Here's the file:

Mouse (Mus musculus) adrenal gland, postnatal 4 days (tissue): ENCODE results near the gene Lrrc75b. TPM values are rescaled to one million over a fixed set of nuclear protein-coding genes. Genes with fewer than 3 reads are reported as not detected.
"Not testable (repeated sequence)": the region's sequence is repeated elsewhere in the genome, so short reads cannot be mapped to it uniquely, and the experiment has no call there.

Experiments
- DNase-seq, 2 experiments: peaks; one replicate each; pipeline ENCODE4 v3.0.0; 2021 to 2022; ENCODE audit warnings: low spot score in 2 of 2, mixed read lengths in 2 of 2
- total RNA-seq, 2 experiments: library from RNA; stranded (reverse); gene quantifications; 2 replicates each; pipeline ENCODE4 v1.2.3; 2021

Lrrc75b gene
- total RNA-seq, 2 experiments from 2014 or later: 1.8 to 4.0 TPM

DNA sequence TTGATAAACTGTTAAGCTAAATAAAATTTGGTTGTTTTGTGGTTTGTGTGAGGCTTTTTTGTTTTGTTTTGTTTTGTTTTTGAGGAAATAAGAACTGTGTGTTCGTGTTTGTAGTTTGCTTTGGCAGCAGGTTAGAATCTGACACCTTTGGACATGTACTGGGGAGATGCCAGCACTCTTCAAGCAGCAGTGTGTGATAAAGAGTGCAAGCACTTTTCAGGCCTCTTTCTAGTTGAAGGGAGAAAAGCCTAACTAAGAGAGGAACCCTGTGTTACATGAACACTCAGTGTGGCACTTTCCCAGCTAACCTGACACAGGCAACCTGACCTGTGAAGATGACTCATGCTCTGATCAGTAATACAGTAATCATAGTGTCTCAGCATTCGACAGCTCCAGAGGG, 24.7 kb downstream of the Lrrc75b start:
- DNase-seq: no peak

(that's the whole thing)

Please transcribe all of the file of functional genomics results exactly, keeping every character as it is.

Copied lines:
Mouse (Mus musculus) adrenal gland, postnatal 4 days (tissue): ENCODE results near the gene Lrrc75b. TPM values are rescaled to one million over a fixed set of nuclear protein-coding genes. Genes with fewer than 3 reads are reported as not detected.
"Not testable (repeated sequence)": the region's sequence is repeated elsewhere in the genome, so short reads cannot be mapped to it uniquely, and the experiment has no call there.

Experiments
- DNase-seq, 2 experiments: peaks; one replicate each; pipeline ENCODE4 v3.0.0; 2021 to 2022; ENCODE audit warnings: low spot score in 2 of 2, mixed read lengths in 2 of 2
- total RNA-seq, 2 experiments: library from RNA; stranded (reverse); gene quantifications; 2 replicates each; pipeline ENCODE4 v1.2.3; 2021

Lrrc75b gene
- total RNA-seq, 2 experiments from 2014 or later: 1.8 to 4.0 TPM

DNA sequence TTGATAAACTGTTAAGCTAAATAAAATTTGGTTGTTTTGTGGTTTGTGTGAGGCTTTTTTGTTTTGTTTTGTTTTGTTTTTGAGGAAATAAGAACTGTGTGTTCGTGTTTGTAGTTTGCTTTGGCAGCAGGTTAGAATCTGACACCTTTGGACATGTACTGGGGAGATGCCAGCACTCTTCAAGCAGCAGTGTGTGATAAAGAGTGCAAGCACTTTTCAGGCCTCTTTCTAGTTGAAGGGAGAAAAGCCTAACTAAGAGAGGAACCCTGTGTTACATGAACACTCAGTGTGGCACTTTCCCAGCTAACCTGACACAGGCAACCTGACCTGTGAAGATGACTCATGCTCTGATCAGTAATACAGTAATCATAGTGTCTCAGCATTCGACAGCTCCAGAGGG, 24.7 kb downstream of the Lrrc75b start:
- DNase-seq: no peak